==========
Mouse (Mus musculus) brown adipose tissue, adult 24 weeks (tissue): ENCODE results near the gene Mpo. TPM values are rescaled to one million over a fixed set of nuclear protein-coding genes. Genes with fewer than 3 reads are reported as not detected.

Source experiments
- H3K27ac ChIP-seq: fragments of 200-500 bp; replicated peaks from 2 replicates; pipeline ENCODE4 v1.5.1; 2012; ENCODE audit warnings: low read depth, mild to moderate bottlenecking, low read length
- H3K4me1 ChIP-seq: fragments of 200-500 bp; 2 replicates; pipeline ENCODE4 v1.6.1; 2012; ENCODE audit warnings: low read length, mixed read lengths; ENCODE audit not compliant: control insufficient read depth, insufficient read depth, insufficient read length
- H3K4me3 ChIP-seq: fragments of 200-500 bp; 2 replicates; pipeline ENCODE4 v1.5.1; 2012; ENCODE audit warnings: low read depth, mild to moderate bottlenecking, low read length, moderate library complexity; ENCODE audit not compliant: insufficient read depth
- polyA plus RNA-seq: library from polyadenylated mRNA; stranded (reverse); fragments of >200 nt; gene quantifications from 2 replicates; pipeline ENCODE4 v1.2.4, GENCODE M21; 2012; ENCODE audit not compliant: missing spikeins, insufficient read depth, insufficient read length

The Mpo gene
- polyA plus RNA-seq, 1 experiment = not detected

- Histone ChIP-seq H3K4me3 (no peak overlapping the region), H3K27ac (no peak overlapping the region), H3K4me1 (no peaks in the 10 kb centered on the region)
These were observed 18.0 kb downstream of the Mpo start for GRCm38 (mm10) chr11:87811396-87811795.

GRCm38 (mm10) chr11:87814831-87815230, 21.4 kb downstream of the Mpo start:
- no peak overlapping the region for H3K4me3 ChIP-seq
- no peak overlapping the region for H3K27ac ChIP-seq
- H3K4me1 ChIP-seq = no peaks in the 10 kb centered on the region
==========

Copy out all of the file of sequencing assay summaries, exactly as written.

Mouse (Mus musculus) brown adipose tissue, adult 24 weeks (tissue): ENCODE results near the gene Mpo. TPM values are rescaled to one million over a fixed set of nuclear protein-coding genes. Genes with fewer than 3 reads are reported as not detected.

Source experiments
- H3K27ac ChIP-seq: fragments of 200-500 bp; replicated peaks from 2 replicates; pipeline ENCODE4 v1.5.1; 2012; ENCODE audit warnings: low read depth, mild to moderate bottlenecking, low read length
- H3K4me1 ChIP-seq: fragments of 200-500 bp; 2 replicates; pipeline ENCODE4 v1.6.1; 2012; ENCODE audit warnings: low read length, mixed read lengths; ENCODE audit not compliant: control insufficient read depth, insufficient read depth, insufficient read length
- H3K4me3 ChIP-seq: fragments of 200-500 bp; 2 replicates; pipeline ENCODE4 v1.5.1; 2012; ENCODE audit warnings: low read depth, mild to moderate bottlenecking, low read length, moderate library complexity; ENCODE audit not compliant: insufficient read depth
- polyA plus RNA-seq: library from polyadenylated mRNA; stranded (reverse); fragments of >200 nt; gene quantifications from 2 replicates; pipeline ENCODE4 v1.2.4, GENCODE M21; 2012; ENCODE audit not compliant: missing spikeins, insufficient read depth, insufficient read length

The Mpo gene
- polyA plus RNA-seq, 1 experiment = not detected

- Histone ChIP-seq H3K4me3 (no peak overlapping the region), H3K27ac (no peak overlapping the region), H3K4me1 (no peaks in the 10 kb centered on the region)
These were observed 18.0 kb downstream of the Mpo start for GRCm38 (mm10) chr11:87811396-87811795.

GRCm38 (mm10) chr11:87814831-87815230, 21.4 kb downstream of the Mpo start:
- no peak overlapping the region for H3K4me3 ChIP-seq
- no peak overlapping the region for H3K27ac ChIP-seq
- H3K4me1 ChIP-seq = no peaks in the 10 kb centered on the region